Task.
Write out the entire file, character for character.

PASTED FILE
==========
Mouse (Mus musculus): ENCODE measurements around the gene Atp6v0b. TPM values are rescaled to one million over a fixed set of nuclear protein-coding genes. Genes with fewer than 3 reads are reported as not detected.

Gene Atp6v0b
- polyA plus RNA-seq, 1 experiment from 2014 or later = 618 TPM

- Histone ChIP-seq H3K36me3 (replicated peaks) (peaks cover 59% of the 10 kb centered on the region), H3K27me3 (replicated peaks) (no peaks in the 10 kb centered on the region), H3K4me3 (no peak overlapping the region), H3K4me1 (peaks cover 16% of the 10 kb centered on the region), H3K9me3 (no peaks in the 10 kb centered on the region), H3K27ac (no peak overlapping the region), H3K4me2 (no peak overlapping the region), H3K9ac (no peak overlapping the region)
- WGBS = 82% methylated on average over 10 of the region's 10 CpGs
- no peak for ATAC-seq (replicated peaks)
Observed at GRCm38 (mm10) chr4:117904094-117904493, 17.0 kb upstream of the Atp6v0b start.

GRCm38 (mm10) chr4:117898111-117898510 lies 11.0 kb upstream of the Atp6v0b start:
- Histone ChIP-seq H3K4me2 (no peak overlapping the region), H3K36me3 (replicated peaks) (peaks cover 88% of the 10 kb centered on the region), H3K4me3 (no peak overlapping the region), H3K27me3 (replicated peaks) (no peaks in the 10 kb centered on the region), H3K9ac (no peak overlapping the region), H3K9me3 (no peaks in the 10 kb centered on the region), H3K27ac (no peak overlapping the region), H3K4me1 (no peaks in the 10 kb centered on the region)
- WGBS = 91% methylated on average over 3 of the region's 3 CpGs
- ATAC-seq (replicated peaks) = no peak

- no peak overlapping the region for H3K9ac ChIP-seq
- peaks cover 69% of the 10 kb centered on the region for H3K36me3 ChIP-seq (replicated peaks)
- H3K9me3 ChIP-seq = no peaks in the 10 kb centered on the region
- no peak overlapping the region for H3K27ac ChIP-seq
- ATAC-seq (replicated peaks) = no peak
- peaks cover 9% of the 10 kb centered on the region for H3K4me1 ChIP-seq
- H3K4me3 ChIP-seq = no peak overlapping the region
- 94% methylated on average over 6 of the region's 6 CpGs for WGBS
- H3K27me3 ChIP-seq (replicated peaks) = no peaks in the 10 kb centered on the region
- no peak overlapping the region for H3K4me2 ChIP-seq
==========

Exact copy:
Mouse (Mus musculus): ENCODE measurements around the gene Atp6v0b. TPM values are rescaled to one million over a fixed set of nuclear protein-coding genes. Genes with fewer than 3 reads are reported as not detected.

Gene Atp6v0b
- polyA plus RNA-seq, 1 experiment from 2014 or later = 618 TPM

- Histone ChIP-seq H3K36me3 (replicated peaks) (peaks cover 59% of the 10 kb centered on the region), H3K27me3 (replicated peaks) (no peaks in the 10 kb centered on the region), H3K4me3 (no peak overlapping the region), H3K4me1 (peaks cover 16% of the 10 kb centered on the region), H3K9me3 (no peaks in the 10 kb centered on the region), H3K27ac (no peak overlapping the region), H3K4me2 (no peak overlapping the region), H3K9ac (no peak overlapping the region)
- WGBS = 82% methylated on average over 10 of the region's 10 CpGs
- no peak for ATAC-seq (replicated peaks)
Observed at GRCm38 (mm10) chr4:117904094-117904493, 17.0 kb upstream of the Atp6v0b start.

GRCm38 (mm10) chr4:117898111-117898510 lies 11.0 kb upstream of the Atp6v0b start:
- Histone ChIP-seq H3K4me2 (no peak overlapping the region), H3K36me3 (replicated peaks) (peaks cover 88% of the 10 kb centered on the region), H3K4me3 (no peak overlapping the region), H3K27me3 (replicated peaks) (no peaks in the 10 kb centered on the region), H3K9ac (no peak overlapping the region), H3K9me3 (no peaks in the 10 kb centered on the region), H3K27ac (no peak overlapping the region), H3K4me1 (no peaks in the 10 kb centered on the region)
- WGBS = 91% methylated on average over 3 of the region's 3 CpGs
- ATAC-seq (replicated peaks) = no peak

- no peak overlapping the region for H3K9ac ChIP-seq
- peaks cover 69% of the 10 kb centered on the region for H3K36me3 ChIP-seq (replicated peaks)
- H3K9me3 ChIP-seq = no peaks in the 10 kb centered on the region
- no peak overlapping the region for H3K27ac ChIP-seq
- ATAC-seq (replicated peaks) = no peak
- peaks cover 9% of the 10 kb centered on the region for H3K4me1 ChIP-seq
- H3K4me3 ChIP-seq = no peak overlapping the region
- 94% methylated on average over 6 of the region's 6 CpGs for WGBS
- H3K27me3 ChIP-seq (replicated peaks) = no peaks in the 10 kb centered on the region
- no peak overlapping the region for H3K4me2 ChIP-seq